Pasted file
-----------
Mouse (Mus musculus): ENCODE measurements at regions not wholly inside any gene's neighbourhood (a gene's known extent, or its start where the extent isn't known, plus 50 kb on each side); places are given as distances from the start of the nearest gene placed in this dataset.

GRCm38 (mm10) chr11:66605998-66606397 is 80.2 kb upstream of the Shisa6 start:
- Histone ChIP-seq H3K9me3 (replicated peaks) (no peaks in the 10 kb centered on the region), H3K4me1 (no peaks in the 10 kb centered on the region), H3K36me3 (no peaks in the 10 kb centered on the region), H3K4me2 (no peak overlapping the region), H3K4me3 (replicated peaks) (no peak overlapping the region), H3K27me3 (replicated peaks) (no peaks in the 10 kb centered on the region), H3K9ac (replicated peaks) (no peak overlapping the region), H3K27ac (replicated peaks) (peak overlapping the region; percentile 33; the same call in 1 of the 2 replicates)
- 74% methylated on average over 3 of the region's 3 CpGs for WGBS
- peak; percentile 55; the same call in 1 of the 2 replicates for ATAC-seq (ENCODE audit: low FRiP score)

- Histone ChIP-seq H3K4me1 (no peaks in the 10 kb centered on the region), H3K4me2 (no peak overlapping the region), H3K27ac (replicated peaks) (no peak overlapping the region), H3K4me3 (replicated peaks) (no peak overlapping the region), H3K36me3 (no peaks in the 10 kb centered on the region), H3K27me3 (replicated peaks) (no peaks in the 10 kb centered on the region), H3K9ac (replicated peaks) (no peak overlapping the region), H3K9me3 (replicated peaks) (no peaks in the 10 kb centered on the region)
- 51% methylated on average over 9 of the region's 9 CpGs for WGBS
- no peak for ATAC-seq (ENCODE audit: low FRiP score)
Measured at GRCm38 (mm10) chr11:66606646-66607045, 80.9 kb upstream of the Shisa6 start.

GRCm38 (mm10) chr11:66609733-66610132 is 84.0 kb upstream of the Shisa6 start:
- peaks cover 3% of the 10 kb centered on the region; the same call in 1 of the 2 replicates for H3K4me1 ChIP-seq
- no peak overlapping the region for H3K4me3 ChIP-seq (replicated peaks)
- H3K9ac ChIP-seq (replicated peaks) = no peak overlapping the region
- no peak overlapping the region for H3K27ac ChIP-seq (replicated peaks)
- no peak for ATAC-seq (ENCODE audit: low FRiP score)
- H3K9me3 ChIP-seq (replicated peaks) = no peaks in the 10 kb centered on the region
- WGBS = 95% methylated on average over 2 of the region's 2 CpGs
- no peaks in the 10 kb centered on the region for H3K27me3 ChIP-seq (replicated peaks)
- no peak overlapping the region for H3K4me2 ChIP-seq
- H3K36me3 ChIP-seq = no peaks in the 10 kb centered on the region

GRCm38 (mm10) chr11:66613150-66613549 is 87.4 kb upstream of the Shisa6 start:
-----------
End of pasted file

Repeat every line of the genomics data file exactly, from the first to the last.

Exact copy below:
Mouse (Mus musculus): ENCODE measurements at regions not wholly inside any gene's neighbourhood (a gene's known extent, or its start where the extent isn't known, plus 50 kb on each side); places are given as distances from the start of the nearest gene placed in this dataset.

GRCm38 (mm10) chr11:66605998-66606397 is 80.2 kb upstream of the Shisa6 start:
- Histone ChIP-seq H3K9me3 (replicated peaks) (no peaks in the 10 kb centered on the region), H3K4me1 (no peaks in the 10 kb centered on the region), H3K36me3 (no peaks in the 10 kb centered on the region), H3K4me2 (no peak overlapping the region), H3K4me3 (replicated peaks) (no peak overlapping the region), H3K27me3 (replicated peaks) (no peaks in the 10 kb centered on the region), H3K9ac (replicated peaks) (no peak overlapping the region), H3K27ac (replicated peaks) (peak overlapping the region; percentile 33; the same call in 1 of the 2 replicates)
- 74% methylated on average over 3 of the region's 3 CpGs for WGBS
- peak; percentile 55; the same call in 1 of the 2 replicates for ATAC-seq (ENCODE audit: low FRiP score)

- Histone ChIP-seq H3K4me1 (no peaks in the 10 kb centered on the region), H3K4me2 (no peak overlapping the region), H3K27ac (replicated peaks) (no peak overlapping the region), H3K4me3 (replicated peaks) (no peak overlapping the region), H3K36me3 (no peaks in the 10 kb centered on the region), H3K27me3 (replicated peaks) (no peaks in the 10 kb centered on the region), H3K9ac (replicated peaks) (no peak overlapping the region), H3K9me3 (replicated peaks) (no peaks in the 10 kb centered on the region)
- 51% methylated on average over 9 of the region's 9 CpGs for WGBS
- no peak for ATAC-seq (ENCODE audit: low FRiP score)
Measured at GRCm38 (mm10) chr11:66606646-66607045, 80.9 kb upstream of the Shisa6 start.

GRCm38 (mm10) chr11:66609733-66610132 is 84.0 kb upstream of the Shisa6 start:
- peaks cover 3% of the 10 kb centered on the region; the same call in 1 of the 2 replicates for H3K4me1 ChIP-seq
- no peak overlapping the region for H3K4me3 ChIP-seq (replicated peaks)
- H3K9ac ChIP-seq (replicated peaks) = no peak overlapping the region
- no peak overlapping the region for H3K27ac ChIP-seq (replicated peaks)
- no peak for ATAC-seq (ENCODE audit: low FRiP score)
- H3K9me3 ChIP-seq (replicated peaks) = no peaks in the 10 kb centered on the region
- WGBS = 95% methylated on average over 2 of the region's 2 CpGs
- no peaks in the 10 kb centered on the region for H3K27me3 ChIP-seq (replicated peaks)
- no peak overlapping the region for H3K4me2 ChIP-seq
- H3K36me3 ChIP-seq = no peaks in the 10 kb centered on the region

GRCm38 (mm10) chr11:66613150-66613549 is 87.4 kb upstream of the Shisa6 start: